In terms of luxury real estate, Dubai is catching up to New York and Los Angeles.
After New York, Los Angeles, and London, Dubai has the busiest luxury real estate market in the world as a result of the flood of wealthy investors seeking refuge from global geopolitical and economic unrest.
According to property consultancy Knight Frank, 219 properties worth $10 million or more were sold in the Middle Eastern economic hub last year. Comparatively, London recorded 223 transactions, Los Angeles 225, and New York 244 agreements totaling $10 million or more. With 26 deals, Dubai was the seventh most active city for sales of $25 million or more.
“Dubai has arrived,” said Faisal Durrani, head of Middle East research at Knight Frank. “The growing concentration of wealth in the city has been catalyzed by the confluence of factors, ranging from the government’s decisive response to the pandemic to the roll-out of a range of new residency visa options.”
Due to the government’s response to the pandemic and its liberal visa restrictions, demand for real estate in Dubai is surging. An infusion of wealthy investors is helping the emirate’s luxury real estate market, which includes beachfront homes on the city’s artificial palm-shaped islands.
Hedge fund traders
The city is also becoming a popular choice for hedge fund traders, who are enticed by its tax-free status, simplicity of conducting business, and attraction as a center for international travel. According to Knight Frank, little over one-third of Middle Eastern people with the ultra-high net worth will see an increase in wealth of more than 10% in 2022.
Even yet, Dubai is among the “cheap” luxury house markets in the world, coming in at number 16 among Knight Frank’s top 20 global prime residential markets. In today’s market, $1 million will buy 1,130 square feet (104.98 square meters) of residential space, four times as much room as in New York, London, or Singapore, in prestigious neighborhoods like the Palm Jumeirah, Emirates Hills, or Jumeirah Bay Island.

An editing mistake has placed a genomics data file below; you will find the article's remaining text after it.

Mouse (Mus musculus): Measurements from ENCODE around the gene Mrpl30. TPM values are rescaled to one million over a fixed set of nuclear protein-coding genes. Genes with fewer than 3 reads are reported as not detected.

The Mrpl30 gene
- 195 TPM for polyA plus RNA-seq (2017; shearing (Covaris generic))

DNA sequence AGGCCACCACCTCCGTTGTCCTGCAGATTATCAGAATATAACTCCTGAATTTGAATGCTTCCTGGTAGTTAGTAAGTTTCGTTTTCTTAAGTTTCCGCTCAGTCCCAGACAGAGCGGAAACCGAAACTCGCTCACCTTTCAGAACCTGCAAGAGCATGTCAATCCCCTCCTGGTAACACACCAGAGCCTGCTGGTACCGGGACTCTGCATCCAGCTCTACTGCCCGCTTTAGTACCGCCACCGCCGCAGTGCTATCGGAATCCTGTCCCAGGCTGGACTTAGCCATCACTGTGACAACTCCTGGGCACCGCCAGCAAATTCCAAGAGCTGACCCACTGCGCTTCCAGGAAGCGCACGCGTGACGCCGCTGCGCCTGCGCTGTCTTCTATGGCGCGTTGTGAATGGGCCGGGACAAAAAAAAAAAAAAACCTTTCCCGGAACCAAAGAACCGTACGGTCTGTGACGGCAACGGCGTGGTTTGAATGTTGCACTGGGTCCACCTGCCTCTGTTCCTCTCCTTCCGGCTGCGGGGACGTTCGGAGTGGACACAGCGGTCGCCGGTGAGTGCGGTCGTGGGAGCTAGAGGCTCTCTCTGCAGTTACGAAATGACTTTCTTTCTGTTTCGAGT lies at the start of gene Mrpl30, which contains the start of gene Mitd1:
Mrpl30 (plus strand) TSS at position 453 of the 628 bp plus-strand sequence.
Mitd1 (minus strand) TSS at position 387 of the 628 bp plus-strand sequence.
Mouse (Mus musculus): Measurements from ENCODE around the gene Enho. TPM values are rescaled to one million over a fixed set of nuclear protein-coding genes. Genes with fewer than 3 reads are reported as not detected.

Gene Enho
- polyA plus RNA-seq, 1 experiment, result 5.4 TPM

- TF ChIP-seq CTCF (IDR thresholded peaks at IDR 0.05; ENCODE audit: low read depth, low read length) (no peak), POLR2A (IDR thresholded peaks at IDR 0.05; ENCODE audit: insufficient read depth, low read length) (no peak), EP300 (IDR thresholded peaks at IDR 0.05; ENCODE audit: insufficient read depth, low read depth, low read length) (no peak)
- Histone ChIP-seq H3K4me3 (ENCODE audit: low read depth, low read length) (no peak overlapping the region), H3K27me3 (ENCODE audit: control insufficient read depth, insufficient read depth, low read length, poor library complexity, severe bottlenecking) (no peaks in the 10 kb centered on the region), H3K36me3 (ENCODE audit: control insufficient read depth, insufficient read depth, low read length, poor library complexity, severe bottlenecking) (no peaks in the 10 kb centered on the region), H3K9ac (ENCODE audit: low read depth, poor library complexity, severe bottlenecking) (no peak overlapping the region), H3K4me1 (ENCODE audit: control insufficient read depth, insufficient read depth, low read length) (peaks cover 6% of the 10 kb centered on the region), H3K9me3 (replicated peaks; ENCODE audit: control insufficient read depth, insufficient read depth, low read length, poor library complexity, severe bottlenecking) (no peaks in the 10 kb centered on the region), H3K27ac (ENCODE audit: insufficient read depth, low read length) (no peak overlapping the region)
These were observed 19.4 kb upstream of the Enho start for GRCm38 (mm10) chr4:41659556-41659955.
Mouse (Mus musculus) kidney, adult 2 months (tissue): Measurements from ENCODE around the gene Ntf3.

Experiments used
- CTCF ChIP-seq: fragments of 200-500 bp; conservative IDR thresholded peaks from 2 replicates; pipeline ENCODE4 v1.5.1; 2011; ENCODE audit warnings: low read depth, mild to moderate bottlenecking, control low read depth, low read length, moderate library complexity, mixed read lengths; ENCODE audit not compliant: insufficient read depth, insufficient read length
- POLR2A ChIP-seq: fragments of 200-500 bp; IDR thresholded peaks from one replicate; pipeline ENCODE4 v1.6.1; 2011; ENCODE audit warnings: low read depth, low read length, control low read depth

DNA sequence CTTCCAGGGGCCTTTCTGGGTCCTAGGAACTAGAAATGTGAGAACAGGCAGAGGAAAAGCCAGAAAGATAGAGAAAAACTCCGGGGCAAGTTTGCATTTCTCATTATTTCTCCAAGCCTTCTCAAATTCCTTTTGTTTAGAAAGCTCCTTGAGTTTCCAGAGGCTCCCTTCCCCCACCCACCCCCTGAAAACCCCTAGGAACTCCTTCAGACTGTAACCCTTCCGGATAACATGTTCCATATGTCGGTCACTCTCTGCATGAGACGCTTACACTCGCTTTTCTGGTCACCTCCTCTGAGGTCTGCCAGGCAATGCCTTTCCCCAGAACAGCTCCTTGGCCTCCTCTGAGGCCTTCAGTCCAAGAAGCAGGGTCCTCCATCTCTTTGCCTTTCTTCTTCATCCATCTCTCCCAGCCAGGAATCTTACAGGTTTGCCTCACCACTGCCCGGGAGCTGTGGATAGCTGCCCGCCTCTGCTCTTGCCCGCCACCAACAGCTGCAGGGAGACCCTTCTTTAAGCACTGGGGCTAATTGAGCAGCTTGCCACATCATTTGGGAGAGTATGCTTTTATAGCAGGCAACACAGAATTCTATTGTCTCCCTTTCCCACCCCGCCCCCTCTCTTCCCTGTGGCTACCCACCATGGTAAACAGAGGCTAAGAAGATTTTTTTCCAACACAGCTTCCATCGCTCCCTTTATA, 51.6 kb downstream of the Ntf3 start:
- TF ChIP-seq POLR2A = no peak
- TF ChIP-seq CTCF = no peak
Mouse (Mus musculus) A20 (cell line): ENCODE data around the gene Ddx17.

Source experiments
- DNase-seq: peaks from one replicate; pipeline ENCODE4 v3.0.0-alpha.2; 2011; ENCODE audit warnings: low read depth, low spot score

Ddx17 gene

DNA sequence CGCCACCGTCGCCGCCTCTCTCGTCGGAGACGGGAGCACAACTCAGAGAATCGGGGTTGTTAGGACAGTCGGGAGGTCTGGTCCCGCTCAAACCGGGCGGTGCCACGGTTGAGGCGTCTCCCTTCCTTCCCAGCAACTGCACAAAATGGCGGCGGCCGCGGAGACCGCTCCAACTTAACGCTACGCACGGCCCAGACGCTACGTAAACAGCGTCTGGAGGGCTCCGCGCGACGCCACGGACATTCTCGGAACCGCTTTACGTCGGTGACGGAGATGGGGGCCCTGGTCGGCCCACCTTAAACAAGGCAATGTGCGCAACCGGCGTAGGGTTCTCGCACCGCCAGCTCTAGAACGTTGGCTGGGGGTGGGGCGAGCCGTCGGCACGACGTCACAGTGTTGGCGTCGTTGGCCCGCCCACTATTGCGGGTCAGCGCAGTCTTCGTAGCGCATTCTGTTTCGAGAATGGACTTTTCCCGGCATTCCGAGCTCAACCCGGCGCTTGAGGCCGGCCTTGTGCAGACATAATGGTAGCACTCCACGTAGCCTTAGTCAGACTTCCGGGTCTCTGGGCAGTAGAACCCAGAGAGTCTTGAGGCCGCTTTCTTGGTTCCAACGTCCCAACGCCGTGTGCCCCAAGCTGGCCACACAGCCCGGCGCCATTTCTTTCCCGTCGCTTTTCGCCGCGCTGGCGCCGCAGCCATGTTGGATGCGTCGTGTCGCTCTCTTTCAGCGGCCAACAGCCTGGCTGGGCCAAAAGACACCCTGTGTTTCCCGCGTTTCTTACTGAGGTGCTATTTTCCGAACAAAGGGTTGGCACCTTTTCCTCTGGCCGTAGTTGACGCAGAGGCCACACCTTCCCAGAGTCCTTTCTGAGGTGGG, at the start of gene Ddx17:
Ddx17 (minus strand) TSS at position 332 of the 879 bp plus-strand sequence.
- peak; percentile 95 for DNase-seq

And there are no signs that the boom will slow down. According to the consultant, the price of Dubai’s most opulent residences is anticipated to rise the highest globally this year, by roughly 13.5% after rising by 44% last year.
“Dubai’s market still represents outstanding relative value,” said Andrew Cummings, head of prime residential at Knight Frank. “It is this value that continues to drive UHNWI buyers into our market, most of whom are seeking a sun-sand-sea lifestyle that is now synonymous with Dubai. The city’s appeal stretches right across the world.”
Cash purchasers are becoming more common in Dubai. According to Durrani, in 2022, nearly 80% of Dubai’s property transactions by value were made in cash, up from 50% in 2007 and 40% in 2021.
Russians made up the majority of foreign buyers of Dubai real estate in 2017, according to Dubai-based brokerage Betterhomes in January.